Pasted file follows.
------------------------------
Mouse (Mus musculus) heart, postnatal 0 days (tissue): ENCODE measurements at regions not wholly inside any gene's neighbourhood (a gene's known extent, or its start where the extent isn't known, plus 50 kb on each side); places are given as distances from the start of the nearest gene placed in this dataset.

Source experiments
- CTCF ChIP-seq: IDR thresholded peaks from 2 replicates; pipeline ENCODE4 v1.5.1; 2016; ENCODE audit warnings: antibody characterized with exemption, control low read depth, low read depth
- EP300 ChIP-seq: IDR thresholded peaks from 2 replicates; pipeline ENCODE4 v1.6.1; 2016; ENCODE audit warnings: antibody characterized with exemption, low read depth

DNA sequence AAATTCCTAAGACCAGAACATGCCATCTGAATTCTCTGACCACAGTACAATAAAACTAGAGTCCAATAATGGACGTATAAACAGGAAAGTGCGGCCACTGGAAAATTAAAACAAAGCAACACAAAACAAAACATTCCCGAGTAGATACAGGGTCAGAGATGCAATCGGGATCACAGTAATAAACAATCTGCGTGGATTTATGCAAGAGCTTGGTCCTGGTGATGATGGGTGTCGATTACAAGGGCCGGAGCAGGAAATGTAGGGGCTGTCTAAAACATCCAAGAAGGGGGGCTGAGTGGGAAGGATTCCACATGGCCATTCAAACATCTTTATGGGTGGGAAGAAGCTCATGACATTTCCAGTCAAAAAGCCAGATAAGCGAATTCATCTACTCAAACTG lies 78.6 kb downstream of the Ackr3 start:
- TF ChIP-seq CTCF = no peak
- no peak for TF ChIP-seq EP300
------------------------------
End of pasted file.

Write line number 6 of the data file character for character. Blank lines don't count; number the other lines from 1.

- TF ChIP-seq CTCF = no peak